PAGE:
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4. Scientists Track Origins of Shark Fins Using DNA "Zip Codes"
Hunting sharks for their fins is resulting in the disappearance of one of the most important animals of the ocean. Sharks are apex predators needed for keeping ecosystems healthy. Similar to wolves, they pick off the sick and injured and therefore keep their prey species strong. The more abundant sharks are, the healthier an ecosystem. Yet shark fin soup and other products mean the death of some 80 million or more sharks every year, and tracking where these shark fins came from is nearly impossible. Until now, that is.
A team of scientists led by the university's Institute for Ocean Conservation Science has figured out that dusky sharks and copper sharks -- both heavily hunted for their fins, with the dusky shark species classified as threatened by the IUCN -- have distinct populations living along different areas of coastlines. By looking closely at the "zip code" embedded in the DNA of the fin, the researchers can pinpoint from which population that shark came, and therefore get a step closer to finding out who is exploiting the species. Because different shark species have varying habits for birthing and traveling, it is not necessarily possible for this strategy work across the board for sharks and tracking down the origin of fins. However, for specific species that tend to stay in certain areas as a distinct population, the new research presents a flicker of hope.
5. Barcoding DNA to Save Species on the Brink
Barcoding the DNA of animals across the globe could protect them from illegal poaching or over-hunting. The International Barcode of Life project is assigning a barcode to each individual species' unique DNA so that one day, anyone with a special scanner can read the DNA and know exactly what species they're dealing with. From fish-mongers' stalls to the distribution of an endangered species, the new database may be able to save species and keep a watch on our food supplies. The iBOL calls itself the "largest biodiversity genomics initiative ever undertaken" and its online, open-access database of every single living thing on earth could be the key to knowing exactly what it is we're seeing on market shelves.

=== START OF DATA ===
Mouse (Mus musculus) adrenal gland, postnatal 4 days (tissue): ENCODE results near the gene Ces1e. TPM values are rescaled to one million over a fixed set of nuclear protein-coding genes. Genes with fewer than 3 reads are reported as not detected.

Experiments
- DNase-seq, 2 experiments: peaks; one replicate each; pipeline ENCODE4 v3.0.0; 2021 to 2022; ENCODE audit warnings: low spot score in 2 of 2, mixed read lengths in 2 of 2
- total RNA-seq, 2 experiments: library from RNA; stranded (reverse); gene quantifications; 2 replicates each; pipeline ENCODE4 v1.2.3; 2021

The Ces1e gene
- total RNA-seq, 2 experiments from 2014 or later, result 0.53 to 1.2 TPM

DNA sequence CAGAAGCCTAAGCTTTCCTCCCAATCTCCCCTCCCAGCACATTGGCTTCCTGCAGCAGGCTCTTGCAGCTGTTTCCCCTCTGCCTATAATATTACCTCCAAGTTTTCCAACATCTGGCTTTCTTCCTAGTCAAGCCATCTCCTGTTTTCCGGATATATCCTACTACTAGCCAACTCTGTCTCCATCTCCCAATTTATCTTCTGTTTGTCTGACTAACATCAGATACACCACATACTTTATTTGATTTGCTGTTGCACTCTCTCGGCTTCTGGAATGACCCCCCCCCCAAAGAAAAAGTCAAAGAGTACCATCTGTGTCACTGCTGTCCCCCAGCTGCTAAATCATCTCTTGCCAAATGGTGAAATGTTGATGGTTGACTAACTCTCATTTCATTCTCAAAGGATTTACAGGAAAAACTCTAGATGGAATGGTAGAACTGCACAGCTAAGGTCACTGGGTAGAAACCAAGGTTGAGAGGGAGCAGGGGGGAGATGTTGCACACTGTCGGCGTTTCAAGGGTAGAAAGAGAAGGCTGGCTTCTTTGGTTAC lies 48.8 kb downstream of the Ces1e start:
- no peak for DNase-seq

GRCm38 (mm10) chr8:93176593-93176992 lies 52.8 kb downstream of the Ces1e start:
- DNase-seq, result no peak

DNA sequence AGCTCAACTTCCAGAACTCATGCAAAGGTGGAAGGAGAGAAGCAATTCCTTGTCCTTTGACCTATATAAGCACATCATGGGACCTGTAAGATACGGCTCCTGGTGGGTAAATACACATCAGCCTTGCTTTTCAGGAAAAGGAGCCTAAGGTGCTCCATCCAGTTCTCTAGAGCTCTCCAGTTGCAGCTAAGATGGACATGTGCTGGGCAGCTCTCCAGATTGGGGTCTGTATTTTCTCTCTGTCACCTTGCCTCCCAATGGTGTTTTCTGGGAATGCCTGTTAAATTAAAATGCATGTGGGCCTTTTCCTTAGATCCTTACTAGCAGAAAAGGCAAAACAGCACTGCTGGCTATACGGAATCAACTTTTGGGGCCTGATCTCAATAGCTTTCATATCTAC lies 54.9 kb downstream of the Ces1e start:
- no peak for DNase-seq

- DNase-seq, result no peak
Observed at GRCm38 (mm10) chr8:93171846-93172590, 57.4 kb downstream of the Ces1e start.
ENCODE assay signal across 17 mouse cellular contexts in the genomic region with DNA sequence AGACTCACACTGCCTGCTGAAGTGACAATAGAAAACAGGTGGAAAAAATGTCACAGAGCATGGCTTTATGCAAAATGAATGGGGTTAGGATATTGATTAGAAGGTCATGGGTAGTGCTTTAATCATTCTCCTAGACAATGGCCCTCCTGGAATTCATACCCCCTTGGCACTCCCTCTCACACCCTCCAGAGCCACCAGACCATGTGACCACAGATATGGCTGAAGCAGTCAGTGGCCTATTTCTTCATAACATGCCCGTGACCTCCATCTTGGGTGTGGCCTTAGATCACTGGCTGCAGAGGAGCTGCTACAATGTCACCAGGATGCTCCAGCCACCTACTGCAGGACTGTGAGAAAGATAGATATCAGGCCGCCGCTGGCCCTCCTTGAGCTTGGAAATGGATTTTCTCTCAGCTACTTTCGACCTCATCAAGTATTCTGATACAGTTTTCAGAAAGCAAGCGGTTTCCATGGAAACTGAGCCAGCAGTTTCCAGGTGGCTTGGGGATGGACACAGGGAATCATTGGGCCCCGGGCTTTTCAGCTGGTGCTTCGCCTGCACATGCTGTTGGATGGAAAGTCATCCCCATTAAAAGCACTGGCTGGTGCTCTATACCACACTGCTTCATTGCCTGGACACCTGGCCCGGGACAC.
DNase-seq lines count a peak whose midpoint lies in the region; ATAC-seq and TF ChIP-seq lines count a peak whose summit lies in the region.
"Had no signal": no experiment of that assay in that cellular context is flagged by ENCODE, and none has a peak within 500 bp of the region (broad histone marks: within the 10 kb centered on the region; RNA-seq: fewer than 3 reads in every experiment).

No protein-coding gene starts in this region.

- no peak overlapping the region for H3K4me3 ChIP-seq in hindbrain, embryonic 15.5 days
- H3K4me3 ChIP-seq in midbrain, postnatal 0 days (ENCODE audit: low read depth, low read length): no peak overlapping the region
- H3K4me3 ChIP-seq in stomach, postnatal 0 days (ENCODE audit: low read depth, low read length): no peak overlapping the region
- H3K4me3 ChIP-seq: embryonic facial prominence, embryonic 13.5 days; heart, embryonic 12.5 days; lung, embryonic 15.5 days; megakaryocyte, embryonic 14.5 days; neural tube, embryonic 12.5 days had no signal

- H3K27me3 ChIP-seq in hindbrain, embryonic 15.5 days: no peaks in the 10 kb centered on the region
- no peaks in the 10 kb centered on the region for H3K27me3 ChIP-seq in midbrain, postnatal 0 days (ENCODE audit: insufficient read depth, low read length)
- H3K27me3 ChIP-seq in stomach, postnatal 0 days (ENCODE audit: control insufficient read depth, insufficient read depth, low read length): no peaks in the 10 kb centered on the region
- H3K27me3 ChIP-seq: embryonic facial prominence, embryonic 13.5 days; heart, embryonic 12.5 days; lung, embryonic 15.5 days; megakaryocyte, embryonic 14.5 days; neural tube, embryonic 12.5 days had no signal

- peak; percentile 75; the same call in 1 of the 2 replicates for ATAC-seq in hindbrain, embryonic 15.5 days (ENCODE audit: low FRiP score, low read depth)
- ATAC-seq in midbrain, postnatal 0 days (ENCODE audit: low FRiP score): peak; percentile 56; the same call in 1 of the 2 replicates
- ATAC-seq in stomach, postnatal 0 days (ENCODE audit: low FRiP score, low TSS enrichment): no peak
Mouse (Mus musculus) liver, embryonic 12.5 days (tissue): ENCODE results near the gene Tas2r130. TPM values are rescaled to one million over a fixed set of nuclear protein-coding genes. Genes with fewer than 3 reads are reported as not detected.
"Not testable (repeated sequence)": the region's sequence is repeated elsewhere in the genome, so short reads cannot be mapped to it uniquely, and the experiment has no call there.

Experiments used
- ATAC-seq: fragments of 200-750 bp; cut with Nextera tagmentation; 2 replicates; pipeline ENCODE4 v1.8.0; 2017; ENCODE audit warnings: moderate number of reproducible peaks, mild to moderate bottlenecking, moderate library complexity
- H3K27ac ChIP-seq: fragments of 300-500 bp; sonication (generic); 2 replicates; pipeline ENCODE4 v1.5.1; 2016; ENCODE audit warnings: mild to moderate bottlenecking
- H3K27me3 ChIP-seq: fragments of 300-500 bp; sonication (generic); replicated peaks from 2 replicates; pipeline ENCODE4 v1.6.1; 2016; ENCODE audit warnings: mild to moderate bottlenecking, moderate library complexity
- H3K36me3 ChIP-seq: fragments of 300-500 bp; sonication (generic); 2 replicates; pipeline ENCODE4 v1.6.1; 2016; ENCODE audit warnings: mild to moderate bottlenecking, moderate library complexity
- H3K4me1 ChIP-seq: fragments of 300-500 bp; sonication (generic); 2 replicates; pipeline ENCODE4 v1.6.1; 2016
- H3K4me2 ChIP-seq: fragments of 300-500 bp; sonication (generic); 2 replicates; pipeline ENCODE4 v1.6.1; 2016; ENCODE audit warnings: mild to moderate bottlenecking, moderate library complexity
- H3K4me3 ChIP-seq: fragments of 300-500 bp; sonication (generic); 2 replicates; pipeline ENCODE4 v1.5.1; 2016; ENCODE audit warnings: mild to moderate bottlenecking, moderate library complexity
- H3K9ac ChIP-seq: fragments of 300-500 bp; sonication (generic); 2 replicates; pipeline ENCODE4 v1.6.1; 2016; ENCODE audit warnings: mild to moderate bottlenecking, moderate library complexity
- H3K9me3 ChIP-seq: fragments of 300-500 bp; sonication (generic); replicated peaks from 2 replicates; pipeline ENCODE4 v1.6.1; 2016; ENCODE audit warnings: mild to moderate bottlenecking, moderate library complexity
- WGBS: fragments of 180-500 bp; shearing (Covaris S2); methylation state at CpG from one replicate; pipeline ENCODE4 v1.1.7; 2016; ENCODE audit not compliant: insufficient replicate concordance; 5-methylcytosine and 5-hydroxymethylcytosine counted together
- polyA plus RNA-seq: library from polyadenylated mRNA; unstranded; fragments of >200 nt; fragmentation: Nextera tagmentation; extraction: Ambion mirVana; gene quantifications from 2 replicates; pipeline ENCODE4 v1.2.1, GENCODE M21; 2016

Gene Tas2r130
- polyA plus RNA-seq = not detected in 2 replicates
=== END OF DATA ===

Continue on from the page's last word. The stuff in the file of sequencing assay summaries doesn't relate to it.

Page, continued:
Already over 87,000 species have been barcoded within the non-profit project. Over 25 countries are involved in helping build up the database, and the project expects that by the end of the first phase in 2015, over half a million species will be part of the Barcode of Life Data System. By keeping track of animal products in such a way, we can help enforce laws about the selling and trade of certain species, and therefore save that species from extinction.
These are just a handful of ways scientists and researchers are using technology to help improve our understanding of endangered species and therefore improve our conservation efforts. From critter cams to smart collars, technology can prove itself and ally to animals.